A common example of aggravated malicious wounding, and one that is specifically mentioned in the statute is wounding of pregnant women. The statute includes, but is not limited to, causing the involuntary termination of her pregnancy, if the woman is severely injured and suffers from permanent or significant impairment. An intent to cause involuntary termination of her pregnancy will be adequate to prove malice.
Malicious Wounding of a Police Officer: Va. Code. § 18.2-51.1
If any person maliciously causes bodily injury to another by any means including the means set out in 18.2-52, with intent to maim, disfigure, disable or kill, and knowing or having reason to know that such other person is a law-enforcement officer, as defined hereinafter, firefighter, or emergency medical services personnel, engaged in the performance of his public duties as a law-enforcement officer, firefighter, search and rescue personnel, or emergency medical services personnel, such person is guilty of a felony punishable by imprisonment of not less 5 years nor more than 30 years and a fine of not more than $100,000. Upon conviction, the sentence of such person shall include a mandatory minimum term of imprisonment of two years.
If any person unlawfully causes bodily injury to any law enforcement personnel, he is guilty of a Class 6 Felony, and upon conviction, the sentence of such person shall include a mandatory minimum term of imprisonment of one year.Va. Code. 18.2-51.1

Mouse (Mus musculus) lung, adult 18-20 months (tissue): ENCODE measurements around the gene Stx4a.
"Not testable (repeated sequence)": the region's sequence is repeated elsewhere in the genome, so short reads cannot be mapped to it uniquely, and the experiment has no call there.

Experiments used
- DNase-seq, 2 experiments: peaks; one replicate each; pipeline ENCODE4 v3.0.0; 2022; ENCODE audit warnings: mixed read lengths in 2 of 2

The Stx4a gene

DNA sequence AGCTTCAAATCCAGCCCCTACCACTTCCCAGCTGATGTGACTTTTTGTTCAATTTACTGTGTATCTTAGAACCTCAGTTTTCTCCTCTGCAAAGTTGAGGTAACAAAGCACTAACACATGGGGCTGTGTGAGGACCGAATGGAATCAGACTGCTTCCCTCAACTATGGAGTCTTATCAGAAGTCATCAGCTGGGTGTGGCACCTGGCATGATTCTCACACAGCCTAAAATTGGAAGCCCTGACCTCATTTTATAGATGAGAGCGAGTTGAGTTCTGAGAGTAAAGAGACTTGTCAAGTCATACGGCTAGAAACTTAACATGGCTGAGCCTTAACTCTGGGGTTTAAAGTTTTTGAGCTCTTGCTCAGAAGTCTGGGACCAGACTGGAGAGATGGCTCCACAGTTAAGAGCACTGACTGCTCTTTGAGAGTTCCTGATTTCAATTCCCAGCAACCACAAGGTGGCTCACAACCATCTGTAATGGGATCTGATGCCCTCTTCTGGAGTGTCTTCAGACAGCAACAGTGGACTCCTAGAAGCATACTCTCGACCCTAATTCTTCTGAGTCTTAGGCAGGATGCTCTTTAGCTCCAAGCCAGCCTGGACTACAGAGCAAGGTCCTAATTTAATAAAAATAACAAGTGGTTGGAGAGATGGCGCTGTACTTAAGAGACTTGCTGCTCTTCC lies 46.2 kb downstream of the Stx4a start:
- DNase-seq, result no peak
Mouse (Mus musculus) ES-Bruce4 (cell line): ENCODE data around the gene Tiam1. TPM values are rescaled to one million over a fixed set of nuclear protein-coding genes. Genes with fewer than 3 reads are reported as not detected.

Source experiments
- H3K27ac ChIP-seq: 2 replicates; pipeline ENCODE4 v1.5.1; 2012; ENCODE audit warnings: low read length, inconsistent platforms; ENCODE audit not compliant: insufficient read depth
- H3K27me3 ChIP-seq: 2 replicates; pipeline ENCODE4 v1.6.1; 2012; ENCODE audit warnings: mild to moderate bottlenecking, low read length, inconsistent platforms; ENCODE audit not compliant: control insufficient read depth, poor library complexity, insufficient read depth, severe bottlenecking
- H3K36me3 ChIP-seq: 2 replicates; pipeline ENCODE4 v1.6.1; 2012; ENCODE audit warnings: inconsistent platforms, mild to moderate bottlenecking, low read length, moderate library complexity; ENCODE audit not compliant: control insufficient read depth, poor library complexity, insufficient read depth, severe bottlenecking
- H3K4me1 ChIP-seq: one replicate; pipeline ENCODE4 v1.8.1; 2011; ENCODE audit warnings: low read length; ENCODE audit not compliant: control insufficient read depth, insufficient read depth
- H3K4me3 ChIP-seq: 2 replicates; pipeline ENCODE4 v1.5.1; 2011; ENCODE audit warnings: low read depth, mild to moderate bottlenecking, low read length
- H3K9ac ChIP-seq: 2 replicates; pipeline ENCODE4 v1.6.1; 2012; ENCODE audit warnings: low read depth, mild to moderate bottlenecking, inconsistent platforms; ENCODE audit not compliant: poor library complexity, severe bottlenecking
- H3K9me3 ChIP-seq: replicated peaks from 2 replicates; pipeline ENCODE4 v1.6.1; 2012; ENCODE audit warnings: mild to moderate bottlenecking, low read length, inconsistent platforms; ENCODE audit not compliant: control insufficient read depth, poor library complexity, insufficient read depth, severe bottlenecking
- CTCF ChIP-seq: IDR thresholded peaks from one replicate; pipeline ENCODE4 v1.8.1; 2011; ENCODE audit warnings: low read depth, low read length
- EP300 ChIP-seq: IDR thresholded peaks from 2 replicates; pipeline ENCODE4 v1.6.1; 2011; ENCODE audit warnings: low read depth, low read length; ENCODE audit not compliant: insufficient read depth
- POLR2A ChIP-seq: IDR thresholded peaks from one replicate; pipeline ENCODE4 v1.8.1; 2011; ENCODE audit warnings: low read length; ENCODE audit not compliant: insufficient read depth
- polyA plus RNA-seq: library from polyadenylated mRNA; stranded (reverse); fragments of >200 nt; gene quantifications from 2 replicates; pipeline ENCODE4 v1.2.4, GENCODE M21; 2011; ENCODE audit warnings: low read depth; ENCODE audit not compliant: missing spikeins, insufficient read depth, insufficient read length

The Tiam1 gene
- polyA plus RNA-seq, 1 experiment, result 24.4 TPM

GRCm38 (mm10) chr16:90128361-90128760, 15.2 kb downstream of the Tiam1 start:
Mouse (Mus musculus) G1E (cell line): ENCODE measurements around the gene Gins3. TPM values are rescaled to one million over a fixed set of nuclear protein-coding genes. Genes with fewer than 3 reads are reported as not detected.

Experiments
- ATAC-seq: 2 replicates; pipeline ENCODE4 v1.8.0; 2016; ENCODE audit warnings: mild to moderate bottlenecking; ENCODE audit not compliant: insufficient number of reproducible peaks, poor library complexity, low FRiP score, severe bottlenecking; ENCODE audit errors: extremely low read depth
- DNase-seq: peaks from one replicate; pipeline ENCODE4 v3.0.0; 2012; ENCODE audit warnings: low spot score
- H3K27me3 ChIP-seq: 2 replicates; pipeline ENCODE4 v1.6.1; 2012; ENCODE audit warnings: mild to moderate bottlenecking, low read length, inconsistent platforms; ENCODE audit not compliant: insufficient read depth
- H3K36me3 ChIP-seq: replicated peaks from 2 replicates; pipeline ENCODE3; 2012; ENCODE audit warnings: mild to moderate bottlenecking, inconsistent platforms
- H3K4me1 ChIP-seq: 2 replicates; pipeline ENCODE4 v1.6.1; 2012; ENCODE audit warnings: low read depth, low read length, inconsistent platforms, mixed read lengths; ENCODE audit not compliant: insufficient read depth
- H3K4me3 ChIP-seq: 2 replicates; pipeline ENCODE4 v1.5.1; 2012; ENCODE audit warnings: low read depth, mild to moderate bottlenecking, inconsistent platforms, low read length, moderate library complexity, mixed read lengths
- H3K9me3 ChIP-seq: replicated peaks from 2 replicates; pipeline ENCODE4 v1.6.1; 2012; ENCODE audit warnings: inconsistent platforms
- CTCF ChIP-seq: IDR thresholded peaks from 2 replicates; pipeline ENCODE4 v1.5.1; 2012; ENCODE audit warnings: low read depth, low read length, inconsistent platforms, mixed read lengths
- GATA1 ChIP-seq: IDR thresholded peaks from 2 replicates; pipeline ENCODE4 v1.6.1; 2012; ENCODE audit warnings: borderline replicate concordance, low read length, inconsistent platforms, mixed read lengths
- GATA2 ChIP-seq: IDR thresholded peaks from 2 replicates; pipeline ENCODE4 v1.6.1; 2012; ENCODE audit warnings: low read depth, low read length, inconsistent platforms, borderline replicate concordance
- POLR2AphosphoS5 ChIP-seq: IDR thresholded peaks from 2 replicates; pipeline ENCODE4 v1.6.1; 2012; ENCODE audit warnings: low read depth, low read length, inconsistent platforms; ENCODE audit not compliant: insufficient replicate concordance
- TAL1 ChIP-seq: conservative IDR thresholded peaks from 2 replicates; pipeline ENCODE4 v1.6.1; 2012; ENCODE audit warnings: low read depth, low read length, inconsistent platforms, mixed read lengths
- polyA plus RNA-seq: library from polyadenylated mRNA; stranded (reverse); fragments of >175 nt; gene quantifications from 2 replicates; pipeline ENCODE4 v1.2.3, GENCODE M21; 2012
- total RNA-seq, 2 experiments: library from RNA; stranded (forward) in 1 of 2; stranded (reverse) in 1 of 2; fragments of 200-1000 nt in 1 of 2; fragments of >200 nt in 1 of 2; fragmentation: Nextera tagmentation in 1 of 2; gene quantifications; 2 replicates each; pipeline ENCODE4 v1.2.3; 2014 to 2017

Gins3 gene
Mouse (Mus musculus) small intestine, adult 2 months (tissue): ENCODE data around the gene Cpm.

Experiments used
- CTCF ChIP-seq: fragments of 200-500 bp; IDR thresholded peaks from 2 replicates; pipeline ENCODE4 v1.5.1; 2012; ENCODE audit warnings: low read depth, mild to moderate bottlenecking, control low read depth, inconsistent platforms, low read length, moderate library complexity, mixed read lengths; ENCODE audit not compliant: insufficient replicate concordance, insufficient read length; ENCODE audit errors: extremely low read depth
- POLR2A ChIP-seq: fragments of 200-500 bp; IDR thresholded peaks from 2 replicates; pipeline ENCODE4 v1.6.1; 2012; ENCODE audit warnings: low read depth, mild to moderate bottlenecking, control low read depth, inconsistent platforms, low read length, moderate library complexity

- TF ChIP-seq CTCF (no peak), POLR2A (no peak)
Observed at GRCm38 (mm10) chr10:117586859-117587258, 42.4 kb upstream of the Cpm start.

Malicious Wounding by Mob: Va. Code § 18.2-41
Any and every person composing a mob which shall maliciously or unlawfully shoot, stab, cut or wound any person, or by any means cause him bodily injury with intent to maim, disable, disfigure or kill him, shall be guilty of a Class 3 Felony. This felony is punishable by up to 5-20 years in prison, 5 of which are mandatory and a fine of up to $100,000.Va. Code. § 18.2-41
To prove malicious wounding by mob, the Commonwealth has to prove that the Defendant was a member of a group or mob, that the mob caused bodily injury, and that the mob acted with malicious or unlawful intent.
Every person involved in the mob is criminally liable even if you did not actively encourage, aid, or participated in the act. Every member has individual liability even though it was a group act.
On any indictment for maliciously shooting, stabbing, cutting or wounding a person or by any means causing him bodily injury, with intent to maim, disfigure, disable or kill him, or of causing bodily injury by means of any acid, lye or other caustic substance or agent, the jury or the court trying the case without a jury may find the accused not guilty of the offense charged but guilty of unlawfully doing such act…, or of assault and battery if the evidence warrants.Va. Code § 18.2-54
Should I get an attorney for a Malicious Wounding charge?
Both malicious and unlawful wounding require specific elements of proof. And as mentioned above, there is a possibility of getting a lesser charge such as assault and battery, which is a misdemeanor. When charged with such a serious offense like Malicious Wounding, you should absolutely have an attorney evaluate your case to see if you could get your felony dismissed or reduced to a misdemeanor.
If you have questions, contact our office today for a consultation.